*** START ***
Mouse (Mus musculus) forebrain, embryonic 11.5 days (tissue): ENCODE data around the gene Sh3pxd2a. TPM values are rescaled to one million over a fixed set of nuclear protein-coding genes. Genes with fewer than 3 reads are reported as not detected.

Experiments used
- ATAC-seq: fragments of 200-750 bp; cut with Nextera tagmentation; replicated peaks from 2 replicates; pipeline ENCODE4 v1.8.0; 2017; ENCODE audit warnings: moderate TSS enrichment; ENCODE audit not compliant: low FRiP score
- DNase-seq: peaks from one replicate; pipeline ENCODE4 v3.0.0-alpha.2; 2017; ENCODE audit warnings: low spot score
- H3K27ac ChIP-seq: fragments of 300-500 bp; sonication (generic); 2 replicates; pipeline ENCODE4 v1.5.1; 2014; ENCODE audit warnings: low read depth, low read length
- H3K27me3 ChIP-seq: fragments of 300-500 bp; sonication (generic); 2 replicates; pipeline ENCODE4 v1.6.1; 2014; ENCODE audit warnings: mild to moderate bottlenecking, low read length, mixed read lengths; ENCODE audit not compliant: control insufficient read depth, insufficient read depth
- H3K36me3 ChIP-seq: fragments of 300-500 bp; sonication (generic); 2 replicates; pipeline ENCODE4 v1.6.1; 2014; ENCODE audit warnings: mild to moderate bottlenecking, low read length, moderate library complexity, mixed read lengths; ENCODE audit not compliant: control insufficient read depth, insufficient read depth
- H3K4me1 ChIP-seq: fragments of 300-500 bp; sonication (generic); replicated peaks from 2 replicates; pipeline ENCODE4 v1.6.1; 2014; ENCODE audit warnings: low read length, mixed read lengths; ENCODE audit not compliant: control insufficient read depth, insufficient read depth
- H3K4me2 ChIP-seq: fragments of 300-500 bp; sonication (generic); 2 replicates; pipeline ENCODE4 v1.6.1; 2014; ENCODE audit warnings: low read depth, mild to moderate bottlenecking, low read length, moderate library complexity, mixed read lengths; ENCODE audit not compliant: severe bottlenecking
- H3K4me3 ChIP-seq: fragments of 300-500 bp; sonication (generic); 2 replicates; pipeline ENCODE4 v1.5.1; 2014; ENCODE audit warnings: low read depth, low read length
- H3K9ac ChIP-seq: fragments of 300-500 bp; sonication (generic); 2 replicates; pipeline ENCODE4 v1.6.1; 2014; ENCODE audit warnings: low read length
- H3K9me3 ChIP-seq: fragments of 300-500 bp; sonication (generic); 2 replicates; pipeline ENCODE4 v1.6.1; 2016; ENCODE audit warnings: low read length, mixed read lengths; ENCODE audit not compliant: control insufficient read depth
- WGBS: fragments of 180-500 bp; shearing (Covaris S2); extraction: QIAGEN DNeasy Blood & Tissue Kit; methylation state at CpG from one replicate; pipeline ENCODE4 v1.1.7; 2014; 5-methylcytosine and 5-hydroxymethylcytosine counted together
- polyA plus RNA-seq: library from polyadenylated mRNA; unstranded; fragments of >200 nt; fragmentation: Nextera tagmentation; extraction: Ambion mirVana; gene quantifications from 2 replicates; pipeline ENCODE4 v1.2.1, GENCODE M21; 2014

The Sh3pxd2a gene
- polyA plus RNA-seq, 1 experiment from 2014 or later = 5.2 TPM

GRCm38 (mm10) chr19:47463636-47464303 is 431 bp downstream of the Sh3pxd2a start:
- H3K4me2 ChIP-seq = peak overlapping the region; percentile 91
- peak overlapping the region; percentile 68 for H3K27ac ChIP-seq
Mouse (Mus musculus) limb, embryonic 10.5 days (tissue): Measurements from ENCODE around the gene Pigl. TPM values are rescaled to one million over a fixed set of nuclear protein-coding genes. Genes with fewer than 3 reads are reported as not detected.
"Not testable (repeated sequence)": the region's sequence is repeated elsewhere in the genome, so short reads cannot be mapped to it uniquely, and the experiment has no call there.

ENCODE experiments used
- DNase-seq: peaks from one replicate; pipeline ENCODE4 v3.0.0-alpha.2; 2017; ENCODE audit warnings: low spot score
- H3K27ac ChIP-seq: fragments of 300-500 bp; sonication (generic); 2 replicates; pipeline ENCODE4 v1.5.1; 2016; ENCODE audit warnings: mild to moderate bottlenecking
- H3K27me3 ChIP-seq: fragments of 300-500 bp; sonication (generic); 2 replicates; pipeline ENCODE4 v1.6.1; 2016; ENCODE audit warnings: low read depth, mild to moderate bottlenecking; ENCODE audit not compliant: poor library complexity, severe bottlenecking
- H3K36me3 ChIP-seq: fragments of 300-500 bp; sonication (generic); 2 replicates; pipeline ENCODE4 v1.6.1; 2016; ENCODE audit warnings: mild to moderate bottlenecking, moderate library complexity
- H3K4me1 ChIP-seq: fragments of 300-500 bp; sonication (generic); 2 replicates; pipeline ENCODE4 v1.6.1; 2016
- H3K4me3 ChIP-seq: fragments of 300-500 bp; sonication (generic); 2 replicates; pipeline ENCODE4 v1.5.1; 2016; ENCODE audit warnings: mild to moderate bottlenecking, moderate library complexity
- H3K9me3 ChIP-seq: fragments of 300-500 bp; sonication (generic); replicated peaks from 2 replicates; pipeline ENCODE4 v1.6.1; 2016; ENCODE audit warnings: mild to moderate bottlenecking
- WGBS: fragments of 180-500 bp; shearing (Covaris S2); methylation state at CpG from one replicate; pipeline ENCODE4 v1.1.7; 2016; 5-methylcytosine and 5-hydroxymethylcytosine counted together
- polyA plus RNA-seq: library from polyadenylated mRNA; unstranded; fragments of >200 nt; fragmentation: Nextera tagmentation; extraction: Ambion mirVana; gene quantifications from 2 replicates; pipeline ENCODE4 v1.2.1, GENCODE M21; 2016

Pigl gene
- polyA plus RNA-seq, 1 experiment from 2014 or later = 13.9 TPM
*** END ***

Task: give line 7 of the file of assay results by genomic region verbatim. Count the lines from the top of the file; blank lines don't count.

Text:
- H3K36me3 ChIP-seq: fragments of 300-500 bp; sonication (generic); 2 replicates; pipeline ENCODE4 v1.6.1; 2014; ENCODE audit warnings: mild to moderate bottlenecking, low read length, moderate library complexity, mixed read lengths; ENCODE audit not compliant: control insufficient read depth, insufficient read depth